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Understanding Texas Special Needs Trusts

Like many other states, Texas allows people to create special needs trusts that can provide financial help for people with disabilities. There are strict rules on how to set up a special needs trust and limitations on how the trust assets can be used. If these rules get violated, innocently or otherwise, a court could declare the trust invalid. 

One of the harshest consequences of this result is that the beneficiary will likely be made ineligible for Medicaid and other essential government benefits. You will want to work with a Texas estate planning attorney who can set up the special needs trust and provide legal advice to help you in understanding Texas special needs trusts.

An Overview of Special Needs Trusts

There are many different types of living trusts.  The purpose of a special needs trust is to enhance the quality of life for a disabled person without leaving them ineligible for public assistance. Medicaid and many other government benefits programs have limits on the amount of assets a person can own and still qualify for the programs. 

Often, a well-intentioned parent or grandparent will leave an inheritance for a beloved relative who has a disability. If the asset goes directly to the individual with special needs, the gift will likely take the beneficiary’s total assets over the limit for government programs. For example, a $5000 one-time bequest to a disabled person will exceed their maximum allowed assets of $2000.

Fixing this problem is not as simple as spending down the $5000 to get under the $2000 limit. For some programs, once a person becomes a in eligible, it can take months or years to regain eligibility, and sometimes qualifying again is impossible. If this individual received $1500 a month in benefits like income, health insurance, housing allowances, and nutritional support, the loss of those benefits will be much greater over time than the $5000 inheritance.

If set up properly, this disqualification does not happen with a special needs trust because the assets are not given directly to the disabled individual. The trust owns the assets in the name of the trust. Because the person with special needs does not own the assets, they do not count against that person for purposes of eligibility for government assistance programs.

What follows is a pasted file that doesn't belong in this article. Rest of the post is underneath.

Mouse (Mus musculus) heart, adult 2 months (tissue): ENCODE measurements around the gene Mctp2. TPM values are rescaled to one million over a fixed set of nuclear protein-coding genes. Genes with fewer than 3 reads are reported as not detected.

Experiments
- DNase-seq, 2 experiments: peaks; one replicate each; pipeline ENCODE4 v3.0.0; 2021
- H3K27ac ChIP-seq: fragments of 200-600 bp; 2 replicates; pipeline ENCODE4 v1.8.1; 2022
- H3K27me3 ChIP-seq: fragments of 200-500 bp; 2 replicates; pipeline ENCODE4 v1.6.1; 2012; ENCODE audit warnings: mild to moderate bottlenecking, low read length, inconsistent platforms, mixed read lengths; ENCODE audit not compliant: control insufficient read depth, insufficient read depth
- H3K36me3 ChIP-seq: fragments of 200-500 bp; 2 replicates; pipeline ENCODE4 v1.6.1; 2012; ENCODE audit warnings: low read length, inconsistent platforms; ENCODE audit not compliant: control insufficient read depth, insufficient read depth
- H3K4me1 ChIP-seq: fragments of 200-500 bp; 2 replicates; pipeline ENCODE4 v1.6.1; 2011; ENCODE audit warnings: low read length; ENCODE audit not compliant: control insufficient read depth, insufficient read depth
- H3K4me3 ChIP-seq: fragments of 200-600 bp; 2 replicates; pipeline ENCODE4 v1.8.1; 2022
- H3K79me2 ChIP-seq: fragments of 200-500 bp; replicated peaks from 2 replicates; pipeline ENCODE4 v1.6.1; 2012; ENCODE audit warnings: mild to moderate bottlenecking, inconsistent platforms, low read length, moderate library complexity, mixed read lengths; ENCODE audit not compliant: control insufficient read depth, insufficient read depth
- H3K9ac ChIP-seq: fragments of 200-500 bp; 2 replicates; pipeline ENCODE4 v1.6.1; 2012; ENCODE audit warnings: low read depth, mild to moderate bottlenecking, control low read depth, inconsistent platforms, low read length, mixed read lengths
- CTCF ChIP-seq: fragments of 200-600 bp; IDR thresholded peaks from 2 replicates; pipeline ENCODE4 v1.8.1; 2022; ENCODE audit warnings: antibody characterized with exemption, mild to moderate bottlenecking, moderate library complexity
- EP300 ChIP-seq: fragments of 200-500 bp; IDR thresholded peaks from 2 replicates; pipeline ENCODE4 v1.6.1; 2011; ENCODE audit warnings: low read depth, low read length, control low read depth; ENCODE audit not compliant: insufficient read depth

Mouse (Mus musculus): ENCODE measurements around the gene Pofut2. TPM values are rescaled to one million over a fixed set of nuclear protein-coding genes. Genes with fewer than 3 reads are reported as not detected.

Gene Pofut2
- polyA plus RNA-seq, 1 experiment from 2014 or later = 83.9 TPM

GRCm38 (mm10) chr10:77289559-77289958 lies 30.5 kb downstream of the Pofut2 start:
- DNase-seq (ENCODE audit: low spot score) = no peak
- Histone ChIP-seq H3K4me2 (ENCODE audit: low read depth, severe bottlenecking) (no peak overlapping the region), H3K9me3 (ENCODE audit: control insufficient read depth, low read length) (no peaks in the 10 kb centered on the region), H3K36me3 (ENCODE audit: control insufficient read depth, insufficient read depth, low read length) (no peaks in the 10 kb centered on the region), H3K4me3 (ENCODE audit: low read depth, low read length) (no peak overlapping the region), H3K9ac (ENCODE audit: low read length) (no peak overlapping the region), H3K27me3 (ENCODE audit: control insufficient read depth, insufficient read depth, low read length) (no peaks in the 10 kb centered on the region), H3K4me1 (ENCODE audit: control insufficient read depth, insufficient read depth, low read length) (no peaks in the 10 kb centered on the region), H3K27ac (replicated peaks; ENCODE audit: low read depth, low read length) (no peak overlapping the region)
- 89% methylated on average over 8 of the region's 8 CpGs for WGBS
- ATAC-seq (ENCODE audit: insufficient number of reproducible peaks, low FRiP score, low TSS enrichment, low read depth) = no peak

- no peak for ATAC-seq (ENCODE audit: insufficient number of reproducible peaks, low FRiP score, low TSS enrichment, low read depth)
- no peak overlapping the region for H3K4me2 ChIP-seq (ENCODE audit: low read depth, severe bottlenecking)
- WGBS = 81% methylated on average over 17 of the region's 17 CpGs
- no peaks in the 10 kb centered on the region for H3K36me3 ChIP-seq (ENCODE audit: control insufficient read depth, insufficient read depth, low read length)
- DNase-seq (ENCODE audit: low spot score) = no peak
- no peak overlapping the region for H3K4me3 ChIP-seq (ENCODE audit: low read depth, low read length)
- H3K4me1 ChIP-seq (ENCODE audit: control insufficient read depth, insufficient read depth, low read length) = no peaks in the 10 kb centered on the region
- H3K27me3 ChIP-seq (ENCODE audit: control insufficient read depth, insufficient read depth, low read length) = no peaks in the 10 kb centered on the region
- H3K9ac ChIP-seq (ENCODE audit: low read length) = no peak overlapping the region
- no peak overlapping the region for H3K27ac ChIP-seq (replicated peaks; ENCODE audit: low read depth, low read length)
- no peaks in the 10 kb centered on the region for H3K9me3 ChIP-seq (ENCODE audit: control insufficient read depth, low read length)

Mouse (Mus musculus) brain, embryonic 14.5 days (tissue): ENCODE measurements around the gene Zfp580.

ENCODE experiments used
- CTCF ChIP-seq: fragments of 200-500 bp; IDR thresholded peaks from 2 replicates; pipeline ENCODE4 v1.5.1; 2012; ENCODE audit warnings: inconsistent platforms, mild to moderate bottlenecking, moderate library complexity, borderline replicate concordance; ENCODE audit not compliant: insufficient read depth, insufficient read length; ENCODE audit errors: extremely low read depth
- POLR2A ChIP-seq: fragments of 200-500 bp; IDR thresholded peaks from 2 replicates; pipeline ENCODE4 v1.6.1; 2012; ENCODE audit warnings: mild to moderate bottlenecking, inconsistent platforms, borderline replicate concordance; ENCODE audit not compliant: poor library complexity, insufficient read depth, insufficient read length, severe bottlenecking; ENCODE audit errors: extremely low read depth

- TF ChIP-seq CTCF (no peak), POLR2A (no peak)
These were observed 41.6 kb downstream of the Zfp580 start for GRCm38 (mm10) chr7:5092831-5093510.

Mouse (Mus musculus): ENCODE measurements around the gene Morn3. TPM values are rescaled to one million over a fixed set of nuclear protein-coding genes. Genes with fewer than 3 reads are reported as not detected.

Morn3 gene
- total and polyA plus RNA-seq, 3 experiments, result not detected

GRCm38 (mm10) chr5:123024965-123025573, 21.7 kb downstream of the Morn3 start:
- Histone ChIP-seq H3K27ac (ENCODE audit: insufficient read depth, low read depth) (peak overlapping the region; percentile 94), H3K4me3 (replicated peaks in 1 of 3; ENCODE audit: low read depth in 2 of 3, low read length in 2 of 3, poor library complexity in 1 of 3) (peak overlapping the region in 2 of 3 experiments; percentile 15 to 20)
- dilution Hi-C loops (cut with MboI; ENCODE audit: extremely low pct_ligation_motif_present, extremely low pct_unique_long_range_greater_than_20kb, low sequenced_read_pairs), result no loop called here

Pitfalls to Avoid with Special Needs Trusts

People setting up special needs trusts need to understand that any assets remaining at the time of the disabled beneficiary’s death will go to the government, not to other family members. The family should consider the assets of the special needs trust as gone from the family permanently. 

When a person receives government benefits, it is at the cost of the taxpayers. All residual assets will go first to repay the government for those benefits. If any assets remain after reimbursing the government for a lifetime of care, then and only then can the remaining assets go to other beneficiaries. 

The Importance of an Informed, Experienced Trustee

Also, the trustee of the special needs trust needs to know how the trust assets can be used. Using the trust assets for a prohibited purpose can disqualify the trust. The trustee can use assets on behalf of the beneficiary for things that can improve the quality of life, such as entertainment, education, and travel. The trustee is not allowed to give money directly to the beneficiary. The assets cannot be used to pay for housing and certain other necessities. This information barely scratches the surface of what you need to know if you want to set up a special needs trust to benefit a disabled loved one. You will want to talk with a Texas estate planning attorney for additional guidance. For legal help contact our office today, we offer a free consultation.